TALLAHASSEE, FL (WTXL) - Kiersten McCans of Crawfordville says she may have a visual impairment, but she doesn't let it slow her down. She likes cheerleading and horseback riding.
"Nystagmus makes my eye dart around while I'm trying to focus," said McCans.
She spoke in front of crowd at Florida State University. The 10-year-old advocate said in her speech her life and the lives of others can be on equal ground. It was all a part of the Florida Division of Blind Services' 75th Anniversary and White Cane Safety Day Ceremony and Expo. Another man told his inspiring story as well. He was involved in a shooting nearly 20 years ago and became blind.
"My message is really comprised of three things: persevering, positive attitude and setting goals, " said Dave Bigoney, a Tallahassee resident. "Just know if there is a way to do it, you can probably get it done."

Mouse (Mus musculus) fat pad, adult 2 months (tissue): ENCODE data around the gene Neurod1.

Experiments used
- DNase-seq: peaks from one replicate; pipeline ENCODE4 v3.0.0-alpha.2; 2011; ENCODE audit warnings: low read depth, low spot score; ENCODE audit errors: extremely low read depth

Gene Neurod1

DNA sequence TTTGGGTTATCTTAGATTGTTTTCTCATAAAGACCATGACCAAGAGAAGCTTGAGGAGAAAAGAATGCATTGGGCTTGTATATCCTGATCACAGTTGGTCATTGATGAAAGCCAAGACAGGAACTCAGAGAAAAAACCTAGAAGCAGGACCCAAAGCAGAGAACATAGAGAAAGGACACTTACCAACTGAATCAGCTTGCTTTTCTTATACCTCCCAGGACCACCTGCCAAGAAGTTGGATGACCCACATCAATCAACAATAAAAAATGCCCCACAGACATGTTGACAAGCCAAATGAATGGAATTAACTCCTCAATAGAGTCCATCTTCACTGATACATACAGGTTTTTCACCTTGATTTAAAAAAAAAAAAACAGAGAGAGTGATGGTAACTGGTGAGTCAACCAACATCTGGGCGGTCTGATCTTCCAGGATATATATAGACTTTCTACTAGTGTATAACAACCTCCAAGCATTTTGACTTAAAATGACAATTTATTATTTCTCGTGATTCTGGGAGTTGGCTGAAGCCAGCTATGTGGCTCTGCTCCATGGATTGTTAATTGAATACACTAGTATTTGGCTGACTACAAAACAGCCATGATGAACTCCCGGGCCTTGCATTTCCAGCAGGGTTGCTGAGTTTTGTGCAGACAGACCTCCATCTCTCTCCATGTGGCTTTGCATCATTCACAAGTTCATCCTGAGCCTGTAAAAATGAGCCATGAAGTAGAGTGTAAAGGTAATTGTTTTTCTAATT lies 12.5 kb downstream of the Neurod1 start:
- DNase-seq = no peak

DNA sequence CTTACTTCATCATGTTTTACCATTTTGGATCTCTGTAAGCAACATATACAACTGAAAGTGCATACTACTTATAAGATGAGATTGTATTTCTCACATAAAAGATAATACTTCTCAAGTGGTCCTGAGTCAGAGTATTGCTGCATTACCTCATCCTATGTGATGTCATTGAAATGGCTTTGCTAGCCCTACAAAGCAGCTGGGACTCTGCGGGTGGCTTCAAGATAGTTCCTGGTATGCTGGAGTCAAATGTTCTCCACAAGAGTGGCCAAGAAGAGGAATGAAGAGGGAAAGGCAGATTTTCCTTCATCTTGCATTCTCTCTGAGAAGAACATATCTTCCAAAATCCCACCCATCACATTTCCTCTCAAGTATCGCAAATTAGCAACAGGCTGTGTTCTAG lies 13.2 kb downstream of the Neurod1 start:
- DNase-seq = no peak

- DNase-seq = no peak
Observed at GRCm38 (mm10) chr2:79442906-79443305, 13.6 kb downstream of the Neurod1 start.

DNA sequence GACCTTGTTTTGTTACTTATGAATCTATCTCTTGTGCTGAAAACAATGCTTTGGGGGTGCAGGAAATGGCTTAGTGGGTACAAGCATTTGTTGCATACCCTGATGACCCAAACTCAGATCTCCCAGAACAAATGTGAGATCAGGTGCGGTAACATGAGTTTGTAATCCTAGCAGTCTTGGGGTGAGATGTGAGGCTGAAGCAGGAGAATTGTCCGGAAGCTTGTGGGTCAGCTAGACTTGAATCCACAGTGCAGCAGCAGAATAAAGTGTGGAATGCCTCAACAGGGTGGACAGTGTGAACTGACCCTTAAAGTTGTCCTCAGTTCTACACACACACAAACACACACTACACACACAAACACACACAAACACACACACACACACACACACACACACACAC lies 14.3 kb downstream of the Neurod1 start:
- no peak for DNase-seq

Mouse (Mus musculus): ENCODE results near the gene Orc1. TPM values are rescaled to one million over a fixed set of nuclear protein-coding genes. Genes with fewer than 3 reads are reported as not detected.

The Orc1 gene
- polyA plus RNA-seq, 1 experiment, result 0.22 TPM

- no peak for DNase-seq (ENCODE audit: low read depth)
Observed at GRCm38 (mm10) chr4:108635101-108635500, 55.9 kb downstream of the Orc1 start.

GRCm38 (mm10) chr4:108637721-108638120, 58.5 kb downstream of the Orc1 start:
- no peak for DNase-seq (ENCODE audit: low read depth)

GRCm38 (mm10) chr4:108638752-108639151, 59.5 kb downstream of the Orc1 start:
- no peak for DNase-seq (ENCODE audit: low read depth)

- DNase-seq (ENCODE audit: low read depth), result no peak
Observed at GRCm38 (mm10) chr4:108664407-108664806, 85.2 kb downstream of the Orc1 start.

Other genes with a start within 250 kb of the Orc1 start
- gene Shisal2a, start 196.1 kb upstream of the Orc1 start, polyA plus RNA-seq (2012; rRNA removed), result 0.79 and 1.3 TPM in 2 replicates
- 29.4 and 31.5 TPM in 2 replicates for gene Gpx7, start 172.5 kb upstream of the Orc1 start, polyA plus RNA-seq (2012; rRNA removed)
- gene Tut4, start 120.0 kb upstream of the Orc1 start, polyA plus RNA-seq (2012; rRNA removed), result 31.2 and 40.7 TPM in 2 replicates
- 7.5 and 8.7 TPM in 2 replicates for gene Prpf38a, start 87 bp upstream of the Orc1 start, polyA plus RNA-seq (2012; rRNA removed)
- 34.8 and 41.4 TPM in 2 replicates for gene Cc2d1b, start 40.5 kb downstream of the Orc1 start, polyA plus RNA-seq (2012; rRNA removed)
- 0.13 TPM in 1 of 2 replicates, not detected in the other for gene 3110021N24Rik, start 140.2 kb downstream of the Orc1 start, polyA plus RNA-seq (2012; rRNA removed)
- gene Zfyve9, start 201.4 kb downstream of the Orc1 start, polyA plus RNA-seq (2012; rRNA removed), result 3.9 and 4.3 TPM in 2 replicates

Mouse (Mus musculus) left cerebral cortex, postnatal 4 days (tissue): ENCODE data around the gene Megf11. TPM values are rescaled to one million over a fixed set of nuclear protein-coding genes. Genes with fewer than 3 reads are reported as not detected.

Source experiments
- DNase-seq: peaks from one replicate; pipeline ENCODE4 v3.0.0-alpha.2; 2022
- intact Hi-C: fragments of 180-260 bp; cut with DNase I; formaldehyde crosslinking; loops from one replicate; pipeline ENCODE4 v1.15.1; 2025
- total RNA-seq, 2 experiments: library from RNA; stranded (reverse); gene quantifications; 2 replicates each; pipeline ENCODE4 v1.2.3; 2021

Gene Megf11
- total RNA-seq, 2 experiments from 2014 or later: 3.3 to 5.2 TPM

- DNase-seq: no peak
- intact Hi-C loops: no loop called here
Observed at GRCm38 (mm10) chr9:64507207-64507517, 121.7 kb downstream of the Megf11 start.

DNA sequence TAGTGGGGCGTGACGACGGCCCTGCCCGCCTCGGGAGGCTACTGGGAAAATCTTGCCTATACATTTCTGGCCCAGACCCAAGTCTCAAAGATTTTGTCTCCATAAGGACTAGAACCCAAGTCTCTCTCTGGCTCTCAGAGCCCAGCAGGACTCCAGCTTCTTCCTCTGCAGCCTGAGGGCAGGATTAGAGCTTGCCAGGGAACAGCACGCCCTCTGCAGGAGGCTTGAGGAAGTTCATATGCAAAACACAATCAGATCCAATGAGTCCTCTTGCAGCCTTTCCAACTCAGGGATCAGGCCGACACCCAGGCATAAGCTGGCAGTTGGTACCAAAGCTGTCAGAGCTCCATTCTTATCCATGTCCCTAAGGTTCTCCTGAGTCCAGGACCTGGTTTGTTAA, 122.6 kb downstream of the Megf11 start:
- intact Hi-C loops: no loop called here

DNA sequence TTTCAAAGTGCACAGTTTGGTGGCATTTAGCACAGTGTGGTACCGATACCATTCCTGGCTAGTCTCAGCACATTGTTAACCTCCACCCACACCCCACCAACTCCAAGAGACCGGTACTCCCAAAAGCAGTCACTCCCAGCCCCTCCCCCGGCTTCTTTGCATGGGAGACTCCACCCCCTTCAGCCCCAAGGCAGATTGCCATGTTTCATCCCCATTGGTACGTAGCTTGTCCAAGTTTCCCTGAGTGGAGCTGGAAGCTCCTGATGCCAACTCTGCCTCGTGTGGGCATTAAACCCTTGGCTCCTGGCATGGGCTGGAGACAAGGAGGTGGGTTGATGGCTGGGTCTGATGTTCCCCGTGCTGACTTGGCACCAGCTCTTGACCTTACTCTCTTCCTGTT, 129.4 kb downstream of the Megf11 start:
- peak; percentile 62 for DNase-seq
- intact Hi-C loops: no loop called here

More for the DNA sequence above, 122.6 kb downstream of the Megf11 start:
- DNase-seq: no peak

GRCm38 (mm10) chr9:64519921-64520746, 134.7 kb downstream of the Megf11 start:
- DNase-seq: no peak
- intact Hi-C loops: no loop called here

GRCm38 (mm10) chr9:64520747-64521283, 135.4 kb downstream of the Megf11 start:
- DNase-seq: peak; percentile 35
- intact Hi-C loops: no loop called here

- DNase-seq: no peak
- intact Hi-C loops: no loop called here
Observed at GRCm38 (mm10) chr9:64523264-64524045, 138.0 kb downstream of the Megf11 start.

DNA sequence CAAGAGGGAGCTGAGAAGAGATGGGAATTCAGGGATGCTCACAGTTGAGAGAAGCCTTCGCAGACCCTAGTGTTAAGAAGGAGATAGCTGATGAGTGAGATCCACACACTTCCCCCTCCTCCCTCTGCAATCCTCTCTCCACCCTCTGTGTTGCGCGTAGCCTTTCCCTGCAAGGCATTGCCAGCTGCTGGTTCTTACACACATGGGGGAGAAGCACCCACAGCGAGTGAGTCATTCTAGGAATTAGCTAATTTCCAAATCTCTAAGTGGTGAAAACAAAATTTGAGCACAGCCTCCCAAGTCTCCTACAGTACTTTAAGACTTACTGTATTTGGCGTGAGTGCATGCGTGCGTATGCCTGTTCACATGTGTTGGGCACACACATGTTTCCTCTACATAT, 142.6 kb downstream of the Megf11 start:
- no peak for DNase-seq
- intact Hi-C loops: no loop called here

He's finished many triathlons with a sighted guide.
"We are tethered with a bungee cord in the swim," said Bigoney. "We bike using a tandem bike. I sit in the back he never lets me drive, and then when we run. I wear a tether around my waist, and I run beside my guide. He or she generally tell me we're going to turn left we're going to turn right."
Bigoney is a history maker being the first blind individual to complete an Ironman Triathlon.
National White Cane Safety Day is Saturday. It honors the successes achieved by people who are blind.
It's a day also used to educate people on the white cane law which requires drivers to stop when a pedestrian is carrying a white cane or using a guide dog to cross the street.